Reading Recommendation: “Madeleine,” Amal El-Mohtar

In honor of yesterday’s Supreme Court’s ruling in favor of marriage equality, today’s reading recommendation comes from Lightspeed‘s Queers Destroy Science Fiction! special issue:

Now: she is home, and leaning her head against her living room window at twilight, and something in the thrill of that blue and the cold of the glass against her scalp sends her tumbling —

— into her body at fourteen, looking into the blue deepening above the tree line near her home as if it were another country, longing for it, aware of the picture she makes as a young girl leaning her wondering head against a window while hungry for the future, for the distance, for the person she will grow to be — and starts to reach within her self, her future/present self, for a phrase that only her future/present self knows, to untangle herself from her past head. She has just about settled on Kristeva — abjection is above all ambiguity — when she feels, strangely, a tug on her field of vision, something at its periphery demanding attention. She looks away from the sky, looks down, at the street she grew up on, the street she knows like the inside of her mouth.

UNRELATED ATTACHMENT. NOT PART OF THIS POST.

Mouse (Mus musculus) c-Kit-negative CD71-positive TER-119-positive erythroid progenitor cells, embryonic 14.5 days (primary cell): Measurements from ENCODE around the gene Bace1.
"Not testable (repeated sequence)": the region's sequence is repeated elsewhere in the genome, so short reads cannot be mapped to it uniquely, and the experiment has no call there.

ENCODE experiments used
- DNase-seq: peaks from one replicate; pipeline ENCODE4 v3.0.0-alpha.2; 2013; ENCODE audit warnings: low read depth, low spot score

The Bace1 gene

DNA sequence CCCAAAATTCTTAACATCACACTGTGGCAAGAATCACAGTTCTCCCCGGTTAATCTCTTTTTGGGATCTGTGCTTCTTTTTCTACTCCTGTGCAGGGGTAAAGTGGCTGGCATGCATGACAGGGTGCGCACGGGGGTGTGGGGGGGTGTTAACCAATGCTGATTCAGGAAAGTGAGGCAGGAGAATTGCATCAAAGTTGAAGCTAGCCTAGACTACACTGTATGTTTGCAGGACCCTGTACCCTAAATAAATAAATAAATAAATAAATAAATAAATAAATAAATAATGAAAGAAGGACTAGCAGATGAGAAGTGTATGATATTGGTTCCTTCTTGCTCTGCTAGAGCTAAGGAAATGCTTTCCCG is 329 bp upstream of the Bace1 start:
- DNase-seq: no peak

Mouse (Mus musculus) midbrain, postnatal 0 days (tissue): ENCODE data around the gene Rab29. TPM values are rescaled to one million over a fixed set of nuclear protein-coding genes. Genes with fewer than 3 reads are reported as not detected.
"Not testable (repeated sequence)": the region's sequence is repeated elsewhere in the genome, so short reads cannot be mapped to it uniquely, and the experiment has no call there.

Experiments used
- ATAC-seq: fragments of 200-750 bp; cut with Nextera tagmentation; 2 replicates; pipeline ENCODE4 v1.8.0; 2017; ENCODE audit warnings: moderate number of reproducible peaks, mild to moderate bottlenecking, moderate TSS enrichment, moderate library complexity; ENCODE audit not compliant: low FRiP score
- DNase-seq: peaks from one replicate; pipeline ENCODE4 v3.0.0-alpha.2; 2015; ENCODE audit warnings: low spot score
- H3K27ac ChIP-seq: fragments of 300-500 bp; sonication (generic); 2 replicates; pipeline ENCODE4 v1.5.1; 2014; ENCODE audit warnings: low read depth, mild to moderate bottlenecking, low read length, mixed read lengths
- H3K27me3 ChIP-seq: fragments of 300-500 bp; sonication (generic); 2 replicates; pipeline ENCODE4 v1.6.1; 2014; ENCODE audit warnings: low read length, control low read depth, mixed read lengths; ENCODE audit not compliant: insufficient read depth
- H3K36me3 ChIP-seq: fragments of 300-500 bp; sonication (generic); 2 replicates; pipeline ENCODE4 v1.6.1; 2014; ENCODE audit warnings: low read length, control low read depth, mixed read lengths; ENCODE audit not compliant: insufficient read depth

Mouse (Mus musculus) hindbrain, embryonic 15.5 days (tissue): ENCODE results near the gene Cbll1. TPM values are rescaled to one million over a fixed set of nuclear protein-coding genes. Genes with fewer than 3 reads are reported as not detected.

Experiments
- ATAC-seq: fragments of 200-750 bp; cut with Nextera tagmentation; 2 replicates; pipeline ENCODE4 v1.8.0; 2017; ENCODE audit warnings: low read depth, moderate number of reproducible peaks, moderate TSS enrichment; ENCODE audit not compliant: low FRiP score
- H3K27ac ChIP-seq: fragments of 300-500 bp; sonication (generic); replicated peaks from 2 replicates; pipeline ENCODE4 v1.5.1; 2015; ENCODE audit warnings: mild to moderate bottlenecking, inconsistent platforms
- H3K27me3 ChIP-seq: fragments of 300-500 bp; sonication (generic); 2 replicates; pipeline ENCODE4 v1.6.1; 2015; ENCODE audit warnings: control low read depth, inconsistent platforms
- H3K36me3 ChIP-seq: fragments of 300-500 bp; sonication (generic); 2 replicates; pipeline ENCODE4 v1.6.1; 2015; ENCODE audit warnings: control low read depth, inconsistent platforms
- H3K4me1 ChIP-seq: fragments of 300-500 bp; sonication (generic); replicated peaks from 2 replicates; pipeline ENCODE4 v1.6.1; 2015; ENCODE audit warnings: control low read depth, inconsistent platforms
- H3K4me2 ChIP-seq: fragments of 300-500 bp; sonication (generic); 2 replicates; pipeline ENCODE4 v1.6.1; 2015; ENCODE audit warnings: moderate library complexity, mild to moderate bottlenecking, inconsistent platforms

She sees a girl of about her own age, brown-skinned and dark-haired, grinning at her and waving.

She has never seen her before in her life.

— Amal El-Mohtar, “Madeleine

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